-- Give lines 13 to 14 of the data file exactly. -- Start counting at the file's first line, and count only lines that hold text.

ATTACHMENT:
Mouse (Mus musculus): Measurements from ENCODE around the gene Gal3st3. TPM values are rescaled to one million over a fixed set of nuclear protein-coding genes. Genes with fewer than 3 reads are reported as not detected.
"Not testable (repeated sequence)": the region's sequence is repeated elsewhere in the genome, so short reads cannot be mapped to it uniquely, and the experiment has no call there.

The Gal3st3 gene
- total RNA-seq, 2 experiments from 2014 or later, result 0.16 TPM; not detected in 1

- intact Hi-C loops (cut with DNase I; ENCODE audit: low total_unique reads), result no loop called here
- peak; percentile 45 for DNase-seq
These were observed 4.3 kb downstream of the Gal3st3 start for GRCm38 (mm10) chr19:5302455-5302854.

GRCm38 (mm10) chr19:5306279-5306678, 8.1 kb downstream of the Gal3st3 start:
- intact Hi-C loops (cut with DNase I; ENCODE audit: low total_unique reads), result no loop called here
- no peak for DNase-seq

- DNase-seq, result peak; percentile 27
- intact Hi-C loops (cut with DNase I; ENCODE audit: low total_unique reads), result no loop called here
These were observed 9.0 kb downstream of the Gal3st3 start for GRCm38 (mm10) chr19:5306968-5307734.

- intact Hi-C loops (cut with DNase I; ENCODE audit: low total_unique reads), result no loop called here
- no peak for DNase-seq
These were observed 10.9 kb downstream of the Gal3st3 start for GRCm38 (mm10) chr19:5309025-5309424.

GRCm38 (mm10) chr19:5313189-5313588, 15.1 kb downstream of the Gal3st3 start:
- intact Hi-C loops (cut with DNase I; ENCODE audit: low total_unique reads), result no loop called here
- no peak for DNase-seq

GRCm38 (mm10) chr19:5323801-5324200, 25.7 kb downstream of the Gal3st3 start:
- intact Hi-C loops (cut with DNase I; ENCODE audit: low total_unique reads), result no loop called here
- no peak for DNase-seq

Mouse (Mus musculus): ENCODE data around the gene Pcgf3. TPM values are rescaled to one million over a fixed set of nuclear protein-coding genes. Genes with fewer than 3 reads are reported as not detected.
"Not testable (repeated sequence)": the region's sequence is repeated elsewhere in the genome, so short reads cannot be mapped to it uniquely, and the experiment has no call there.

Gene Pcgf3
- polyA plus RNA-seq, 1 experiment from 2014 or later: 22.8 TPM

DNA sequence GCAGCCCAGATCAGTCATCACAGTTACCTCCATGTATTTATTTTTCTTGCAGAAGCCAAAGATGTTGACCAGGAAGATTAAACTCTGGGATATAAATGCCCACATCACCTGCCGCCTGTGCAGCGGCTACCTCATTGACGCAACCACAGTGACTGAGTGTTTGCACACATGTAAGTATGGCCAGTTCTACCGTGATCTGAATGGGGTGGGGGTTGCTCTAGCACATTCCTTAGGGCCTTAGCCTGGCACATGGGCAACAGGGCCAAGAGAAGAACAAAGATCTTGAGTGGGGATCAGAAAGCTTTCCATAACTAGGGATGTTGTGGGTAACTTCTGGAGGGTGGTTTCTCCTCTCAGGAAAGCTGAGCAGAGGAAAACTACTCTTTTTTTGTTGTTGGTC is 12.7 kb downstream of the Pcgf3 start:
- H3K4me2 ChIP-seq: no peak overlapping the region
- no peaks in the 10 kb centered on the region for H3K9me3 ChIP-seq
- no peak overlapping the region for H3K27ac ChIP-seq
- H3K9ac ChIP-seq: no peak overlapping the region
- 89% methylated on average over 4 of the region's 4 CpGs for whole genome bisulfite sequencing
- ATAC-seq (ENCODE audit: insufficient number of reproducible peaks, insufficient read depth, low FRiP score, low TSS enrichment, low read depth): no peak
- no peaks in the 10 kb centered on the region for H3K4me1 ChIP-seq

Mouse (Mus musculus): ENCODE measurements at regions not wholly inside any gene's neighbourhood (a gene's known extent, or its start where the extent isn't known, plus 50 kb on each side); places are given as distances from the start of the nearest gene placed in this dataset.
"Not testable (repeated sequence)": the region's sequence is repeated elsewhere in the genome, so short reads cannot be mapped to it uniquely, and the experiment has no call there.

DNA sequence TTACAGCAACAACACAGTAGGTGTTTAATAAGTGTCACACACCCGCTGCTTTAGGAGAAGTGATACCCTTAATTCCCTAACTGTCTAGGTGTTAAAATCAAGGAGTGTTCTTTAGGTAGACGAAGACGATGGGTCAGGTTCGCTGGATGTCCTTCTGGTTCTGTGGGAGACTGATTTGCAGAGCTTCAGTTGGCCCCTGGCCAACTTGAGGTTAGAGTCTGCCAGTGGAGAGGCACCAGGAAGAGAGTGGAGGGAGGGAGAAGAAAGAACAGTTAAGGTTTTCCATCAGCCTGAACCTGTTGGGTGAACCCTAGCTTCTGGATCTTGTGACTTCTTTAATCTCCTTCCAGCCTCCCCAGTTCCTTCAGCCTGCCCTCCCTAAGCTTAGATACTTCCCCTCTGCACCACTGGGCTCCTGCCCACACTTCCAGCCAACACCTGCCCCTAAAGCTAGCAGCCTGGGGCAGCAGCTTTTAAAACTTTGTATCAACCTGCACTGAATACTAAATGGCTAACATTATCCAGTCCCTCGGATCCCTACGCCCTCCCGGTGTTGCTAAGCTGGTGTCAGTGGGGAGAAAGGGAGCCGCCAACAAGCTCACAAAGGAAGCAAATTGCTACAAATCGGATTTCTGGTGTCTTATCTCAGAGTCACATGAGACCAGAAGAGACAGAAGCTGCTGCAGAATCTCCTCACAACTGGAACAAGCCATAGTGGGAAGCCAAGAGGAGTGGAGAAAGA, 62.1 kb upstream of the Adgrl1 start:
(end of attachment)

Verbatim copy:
These were observed 9.0 kb downstream of the Gal3st3 start for GRCm38 (mm10) chr19:5306968-5307734.

- intact Hi-C loops (cut with DNase I; ENCODE audit: low total_unique reads), result no loop called here